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Edges can be done with a hand plane by balancing
the board and using a stop on the end of the bench.

If the board falls over, your technique is unbalanced
anyway, so it's a way to learn how to plane square
edges. If the bench is too high or the board wide
however the edge will be uncomfortably high.
 

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True LJ style. 5 ways to accomplish the same thing! That's what's great about what we do, be innovative and no way is wrong.

Try any of these ways and adapt to your own personal preference.

Paul
 

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Big fan of holdfasts, they help with all sorts of stuff. In the below photos I can't remember what that little hook thing on the end is called, but you can rig up a stop with clamps instead. Or you can quick-screw a hook on there if you don't care about crappymanship. Currently building my new bench, not including the hook thingy.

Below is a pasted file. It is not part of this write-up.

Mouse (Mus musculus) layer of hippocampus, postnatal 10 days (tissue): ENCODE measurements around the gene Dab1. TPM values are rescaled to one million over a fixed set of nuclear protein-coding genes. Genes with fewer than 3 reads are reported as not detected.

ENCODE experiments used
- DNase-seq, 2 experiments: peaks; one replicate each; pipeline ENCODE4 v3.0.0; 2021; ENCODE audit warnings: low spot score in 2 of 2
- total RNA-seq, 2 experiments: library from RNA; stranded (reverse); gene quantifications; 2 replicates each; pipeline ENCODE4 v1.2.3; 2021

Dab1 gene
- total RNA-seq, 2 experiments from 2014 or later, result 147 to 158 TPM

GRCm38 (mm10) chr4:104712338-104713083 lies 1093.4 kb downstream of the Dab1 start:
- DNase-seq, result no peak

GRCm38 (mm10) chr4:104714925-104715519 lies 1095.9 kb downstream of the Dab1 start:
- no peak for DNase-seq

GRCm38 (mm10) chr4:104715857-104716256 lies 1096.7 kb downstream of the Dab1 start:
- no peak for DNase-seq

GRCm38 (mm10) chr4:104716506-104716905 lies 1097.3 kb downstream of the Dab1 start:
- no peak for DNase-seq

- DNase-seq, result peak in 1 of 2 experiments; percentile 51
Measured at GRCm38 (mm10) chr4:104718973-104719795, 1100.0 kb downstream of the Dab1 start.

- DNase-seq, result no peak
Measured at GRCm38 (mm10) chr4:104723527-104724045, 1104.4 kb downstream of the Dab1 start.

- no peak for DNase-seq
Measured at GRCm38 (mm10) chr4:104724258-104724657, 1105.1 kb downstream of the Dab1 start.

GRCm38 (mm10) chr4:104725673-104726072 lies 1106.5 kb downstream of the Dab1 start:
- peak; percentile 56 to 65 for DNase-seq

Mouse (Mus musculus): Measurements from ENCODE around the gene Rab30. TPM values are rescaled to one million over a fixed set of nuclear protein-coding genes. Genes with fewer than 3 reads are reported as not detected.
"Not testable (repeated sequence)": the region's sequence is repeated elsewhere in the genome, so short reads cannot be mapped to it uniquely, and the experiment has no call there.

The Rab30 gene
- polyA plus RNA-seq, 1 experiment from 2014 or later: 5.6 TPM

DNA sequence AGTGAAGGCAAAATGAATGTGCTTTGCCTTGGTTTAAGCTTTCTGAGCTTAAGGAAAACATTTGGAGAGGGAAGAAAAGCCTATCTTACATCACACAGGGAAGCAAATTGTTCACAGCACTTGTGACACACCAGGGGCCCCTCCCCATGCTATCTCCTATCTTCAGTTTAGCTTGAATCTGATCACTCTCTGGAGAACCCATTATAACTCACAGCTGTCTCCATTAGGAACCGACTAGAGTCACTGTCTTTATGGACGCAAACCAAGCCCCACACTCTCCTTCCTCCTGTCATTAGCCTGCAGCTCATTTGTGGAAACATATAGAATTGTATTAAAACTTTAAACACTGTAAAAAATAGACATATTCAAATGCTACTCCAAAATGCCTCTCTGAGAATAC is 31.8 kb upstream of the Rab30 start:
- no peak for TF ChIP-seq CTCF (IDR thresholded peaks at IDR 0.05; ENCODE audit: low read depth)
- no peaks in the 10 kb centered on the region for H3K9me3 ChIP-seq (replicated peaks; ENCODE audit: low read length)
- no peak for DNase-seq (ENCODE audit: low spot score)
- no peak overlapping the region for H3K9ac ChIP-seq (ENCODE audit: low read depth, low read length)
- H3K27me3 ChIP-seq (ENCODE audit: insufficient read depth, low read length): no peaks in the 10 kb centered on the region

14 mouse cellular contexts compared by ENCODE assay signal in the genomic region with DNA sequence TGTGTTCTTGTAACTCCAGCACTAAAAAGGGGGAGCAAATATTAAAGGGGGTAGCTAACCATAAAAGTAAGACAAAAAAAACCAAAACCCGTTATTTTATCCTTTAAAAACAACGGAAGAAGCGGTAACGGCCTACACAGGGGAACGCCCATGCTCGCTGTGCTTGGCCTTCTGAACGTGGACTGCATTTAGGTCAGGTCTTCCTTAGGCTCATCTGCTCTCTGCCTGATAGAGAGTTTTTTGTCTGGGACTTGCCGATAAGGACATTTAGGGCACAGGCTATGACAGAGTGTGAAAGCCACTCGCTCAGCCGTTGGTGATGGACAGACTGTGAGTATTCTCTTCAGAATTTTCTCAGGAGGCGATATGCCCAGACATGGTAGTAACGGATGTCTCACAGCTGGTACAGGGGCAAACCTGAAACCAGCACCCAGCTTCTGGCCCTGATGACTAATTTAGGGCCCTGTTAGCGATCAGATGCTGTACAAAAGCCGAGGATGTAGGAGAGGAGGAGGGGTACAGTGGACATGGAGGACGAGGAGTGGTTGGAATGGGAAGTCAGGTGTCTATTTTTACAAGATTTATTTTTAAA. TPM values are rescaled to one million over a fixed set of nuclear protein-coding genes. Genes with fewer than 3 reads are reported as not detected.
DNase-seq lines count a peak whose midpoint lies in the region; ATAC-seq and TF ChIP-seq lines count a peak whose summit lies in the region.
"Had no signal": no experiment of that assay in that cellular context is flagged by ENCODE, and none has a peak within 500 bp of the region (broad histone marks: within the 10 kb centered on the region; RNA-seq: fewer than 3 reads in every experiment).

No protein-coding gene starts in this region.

Wood Tool Art Artisan Toy


Saw Wood Gas Hardwood Power tool
 

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It depends on how wide and how long the board you want to work on is and the way the slab and the legs meet but if the slab and legs are co-planer the use of a stop and holdfasts through the legs work very well. While my bench has a face vise and I put it to great use if it did not have any vises the use of stops, battens and holdfast would do everything needed. Gravity is a powerful force, we sometimes forget how much so.

ColonelTravis posted as I was typing my post, his says and shows what I was writing about much better than I did.
 

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Discussion Starter · #9 ·
Wow, thanks guys.
I'm honestly going to try as many of these that I can given time and equipment.
I'll also try to post on my success/failures.
 

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I'm with Loren. If your stop block is softwood and has a vee notch in it, you can jam the piece into the notch and it will be held upright as well. That's the arrangement we used in the shipyards to plane the edges of planks, some of them over 20' long.
 
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